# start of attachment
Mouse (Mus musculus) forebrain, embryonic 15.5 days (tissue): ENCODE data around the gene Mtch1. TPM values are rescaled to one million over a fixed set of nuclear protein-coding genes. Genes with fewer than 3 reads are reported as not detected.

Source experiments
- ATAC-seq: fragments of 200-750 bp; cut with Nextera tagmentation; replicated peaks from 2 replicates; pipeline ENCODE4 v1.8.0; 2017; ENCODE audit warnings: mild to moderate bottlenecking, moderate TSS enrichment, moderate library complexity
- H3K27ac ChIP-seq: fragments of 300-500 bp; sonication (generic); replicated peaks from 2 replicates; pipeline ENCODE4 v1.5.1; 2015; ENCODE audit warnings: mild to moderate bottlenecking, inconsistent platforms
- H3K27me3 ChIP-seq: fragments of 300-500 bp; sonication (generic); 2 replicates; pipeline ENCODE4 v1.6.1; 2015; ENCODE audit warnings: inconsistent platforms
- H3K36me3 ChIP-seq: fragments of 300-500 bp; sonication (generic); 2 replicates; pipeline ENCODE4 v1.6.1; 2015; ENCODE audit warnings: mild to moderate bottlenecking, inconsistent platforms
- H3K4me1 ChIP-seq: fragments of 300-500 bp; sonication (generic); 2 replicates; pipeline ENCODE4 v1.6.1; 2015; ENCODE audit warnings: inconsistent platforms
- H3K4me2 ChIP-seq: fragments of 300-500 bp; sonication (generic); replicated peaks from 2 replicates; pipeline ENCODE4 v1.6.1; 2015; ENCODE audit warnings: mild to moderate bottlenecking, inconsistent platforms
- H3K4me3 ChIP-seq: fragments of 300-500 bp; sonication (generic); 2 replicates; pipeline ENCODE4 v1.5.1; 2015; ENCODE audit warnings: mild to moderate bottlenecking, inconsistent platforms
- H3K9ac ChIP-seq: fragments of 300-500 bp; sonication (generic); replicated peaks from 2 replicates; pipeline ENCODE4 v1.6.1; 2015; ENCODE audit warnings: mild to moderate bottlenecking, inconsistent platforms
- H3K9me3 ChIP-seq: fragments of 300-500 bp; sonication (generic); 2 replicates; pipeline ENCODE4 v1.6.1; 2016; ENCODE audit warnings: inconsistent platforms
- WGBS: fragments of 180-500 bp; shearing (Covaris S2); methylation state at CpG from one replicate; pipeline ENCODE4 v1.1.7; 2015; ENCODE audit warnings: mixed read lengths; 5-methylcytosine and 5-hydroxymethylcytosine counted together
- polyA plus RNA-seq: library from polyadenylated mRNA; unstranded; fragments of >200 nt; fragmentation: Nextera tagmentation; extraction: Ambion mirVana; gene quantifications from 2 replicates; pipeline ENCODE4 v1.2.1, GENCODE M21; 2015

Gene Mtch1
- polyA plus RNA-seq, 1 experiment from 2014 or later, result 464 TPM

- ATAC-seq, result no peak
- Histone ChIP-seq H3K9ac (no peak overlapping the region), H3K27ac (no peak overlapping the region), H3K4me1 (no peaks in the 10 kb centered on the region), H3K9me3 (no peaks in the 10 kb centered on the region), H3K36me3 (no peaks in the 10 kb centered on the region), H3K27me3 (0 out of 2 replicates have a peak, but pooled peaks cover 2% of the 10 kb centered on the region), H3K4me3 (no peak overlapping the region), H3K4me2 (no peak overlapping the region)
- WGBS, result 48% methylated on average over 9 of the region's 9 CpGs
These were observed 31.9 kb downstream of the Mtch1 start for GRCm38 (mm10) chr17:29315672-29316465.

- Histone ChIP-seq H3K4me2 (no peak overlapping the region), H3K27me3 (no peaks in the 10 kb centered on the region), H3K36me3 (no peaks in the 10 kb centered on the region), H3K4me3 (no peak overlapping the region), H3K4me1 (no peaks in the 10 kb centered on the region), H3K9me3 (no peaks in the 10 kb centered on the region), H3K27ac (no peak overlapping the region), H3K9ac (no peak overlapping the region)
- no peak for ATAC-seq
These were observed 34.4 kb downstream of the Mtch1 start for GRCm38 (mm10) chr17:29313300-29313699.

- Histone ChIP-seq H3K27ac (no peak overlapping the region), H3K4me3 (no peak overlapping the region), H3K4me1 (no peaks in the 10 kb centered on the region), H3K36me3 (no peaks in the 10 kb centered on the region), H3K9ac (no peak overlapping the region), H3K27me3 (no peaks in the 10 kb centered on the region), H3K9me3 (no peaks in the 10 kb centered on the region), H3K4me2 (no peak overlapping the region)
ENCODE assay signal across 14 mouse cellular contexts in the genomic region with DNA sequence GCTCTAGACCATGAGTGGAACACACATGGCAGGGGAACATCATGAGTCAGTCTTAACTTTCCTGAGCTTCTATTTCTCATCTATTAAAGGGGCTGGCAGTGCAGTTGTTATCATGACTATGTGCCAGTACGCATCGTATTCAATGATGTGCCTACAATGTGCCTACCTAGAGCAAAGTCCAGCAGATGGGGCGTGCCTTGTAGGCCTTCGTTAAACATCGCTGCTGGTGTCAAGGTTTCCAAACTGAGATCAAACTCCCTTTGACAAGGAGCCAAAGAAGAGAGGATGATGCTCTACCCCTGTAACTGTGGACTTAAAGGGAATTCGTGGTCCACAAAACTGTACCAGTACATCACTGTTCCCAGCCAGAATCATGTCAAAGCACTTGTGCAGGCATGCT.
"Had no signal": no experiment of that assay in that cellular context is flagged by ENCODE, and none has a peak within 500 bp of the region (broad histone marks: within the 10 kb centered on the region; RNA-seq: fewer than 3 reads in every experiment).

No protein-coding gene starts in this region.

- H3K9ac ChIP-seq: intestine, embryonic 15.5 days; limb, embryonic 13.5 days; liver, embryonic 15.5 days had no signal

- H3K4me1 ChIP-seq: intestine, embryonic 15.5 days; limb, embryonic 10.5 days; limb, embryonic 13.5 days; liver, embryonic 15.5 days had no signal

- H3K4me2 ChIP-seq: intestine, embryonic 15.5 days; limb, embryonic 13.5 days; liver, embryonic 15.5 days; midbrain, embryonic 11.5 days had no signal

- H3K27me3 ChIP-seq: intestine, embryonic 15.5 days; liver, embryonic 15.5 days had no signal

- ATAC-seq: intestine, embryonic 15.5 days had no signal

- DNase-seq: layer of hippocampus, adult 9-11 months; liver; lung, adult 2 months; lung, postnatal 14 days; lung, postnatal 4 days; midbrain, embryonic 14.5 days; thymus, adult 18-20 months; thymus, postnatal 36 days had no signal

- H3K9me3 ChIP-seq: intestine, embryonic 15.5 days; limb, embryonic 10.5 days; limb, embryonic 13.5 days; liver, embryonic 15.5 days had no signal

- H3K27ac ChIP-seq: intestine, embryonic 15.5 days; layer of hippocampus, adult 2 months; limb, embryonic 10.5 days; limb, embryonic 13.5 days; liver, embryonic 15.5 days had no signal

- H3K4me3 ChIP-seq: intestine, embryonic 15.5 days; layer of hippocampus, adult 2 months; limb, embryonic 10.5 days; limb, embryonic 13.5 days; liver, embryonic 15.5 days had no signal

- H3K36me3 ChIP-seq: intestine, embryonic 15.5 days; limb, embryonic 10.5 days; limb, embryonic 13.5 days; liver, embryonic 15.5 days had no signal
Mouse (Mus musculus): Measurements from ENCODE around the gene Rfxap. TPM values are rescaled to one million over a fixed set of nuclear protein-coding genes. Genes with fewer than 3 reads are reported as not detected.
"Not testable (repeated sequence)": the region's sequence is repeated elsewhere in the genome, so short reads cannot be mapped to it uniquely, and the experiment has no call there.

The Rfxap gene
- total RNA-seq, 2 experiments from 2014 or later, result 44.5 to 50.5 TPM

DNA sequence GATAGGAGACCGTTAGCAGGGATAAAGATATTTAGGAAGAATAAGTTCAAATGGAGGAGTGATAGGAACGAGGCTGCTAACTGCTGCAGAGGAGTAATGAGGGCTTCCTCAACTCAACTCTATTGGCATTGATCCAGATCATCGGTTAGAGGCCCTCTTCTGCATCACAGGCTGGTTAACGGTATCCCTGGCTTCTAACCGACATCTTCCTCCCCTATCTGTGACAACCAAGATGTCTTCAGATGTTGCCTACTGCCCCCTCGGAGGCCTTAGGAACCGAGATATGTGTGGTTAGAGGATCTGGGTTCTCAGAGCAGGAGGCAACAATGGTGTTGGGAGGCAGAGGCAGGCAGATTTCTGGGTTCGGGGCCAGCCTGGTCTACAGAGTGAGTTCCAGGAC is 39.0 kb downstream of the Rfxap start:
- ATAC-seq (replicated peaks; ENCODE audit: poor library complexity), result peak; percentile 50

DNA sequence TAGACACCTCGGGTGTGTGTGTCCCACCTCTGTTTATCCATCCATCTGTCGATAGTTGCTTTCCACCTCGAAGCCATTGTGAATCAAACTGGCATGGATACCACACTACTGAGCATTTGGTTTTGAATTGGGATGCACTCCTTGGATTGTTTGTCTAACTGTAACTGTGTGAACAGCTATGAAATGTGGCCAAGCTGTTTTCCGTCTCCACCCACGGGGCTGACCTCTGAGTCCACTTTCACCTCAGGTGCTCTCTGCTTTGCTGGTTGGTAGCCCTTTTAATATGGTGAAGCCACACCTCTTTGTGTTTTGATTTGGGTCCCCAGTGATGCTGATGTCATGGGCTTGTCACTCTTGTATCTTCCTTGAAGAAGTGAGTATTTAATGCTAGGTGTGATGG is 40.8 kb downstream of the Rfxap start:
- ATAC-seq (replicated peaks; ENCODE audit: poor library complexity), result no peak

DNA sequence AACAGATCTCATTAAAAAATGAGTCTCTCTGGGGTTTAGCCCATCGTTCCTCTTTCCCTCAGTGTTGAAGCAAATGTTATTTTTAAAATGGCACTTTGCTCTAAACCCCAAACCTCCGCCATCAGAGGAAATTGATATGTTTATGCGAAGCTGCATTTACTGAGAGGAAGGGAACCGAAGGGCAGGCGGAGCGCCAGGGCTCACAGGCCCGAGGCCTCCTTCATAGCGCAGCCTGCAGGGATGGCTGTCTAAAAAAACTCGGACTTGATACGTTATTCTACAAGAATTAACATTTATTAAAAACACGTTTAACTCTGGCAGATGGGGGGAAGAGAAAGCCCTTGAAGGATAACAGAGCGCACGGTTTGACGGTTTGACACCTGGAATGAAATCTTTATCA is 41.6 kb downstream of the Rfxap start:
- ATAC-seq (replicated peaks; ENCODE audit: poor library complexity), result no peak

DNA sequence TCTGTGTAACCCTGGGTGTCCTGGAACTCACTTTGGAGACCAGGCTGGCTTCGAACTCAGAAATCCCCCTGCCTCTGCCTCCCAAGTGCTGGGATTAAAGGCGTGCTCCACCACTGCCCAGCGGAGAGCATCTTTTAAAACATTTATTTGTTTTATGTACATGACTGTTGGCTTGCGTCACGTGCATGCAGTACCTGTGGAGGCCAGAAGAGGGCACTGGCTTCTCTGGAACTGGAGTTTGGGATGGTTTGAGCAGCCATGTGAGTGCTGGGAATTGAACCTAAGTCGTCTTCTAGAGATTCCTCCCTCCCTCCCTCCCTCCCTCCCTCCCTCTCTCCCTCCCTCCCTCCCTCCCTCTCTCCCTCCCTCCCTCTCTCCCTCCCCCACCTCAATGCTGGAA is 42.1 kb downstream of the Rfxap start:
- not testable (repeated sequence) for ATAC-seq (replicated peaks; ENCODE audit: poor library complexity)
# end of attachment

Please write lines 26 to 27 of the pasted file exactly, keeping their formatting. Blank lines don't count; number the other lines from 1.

No protein-coding gene starts in this region.

- H3K9ac ChIP-seq: intestine, embryonic 15.5 days; limb, embryonic 13.5 days; liver, embryonic 15.5 days had no signal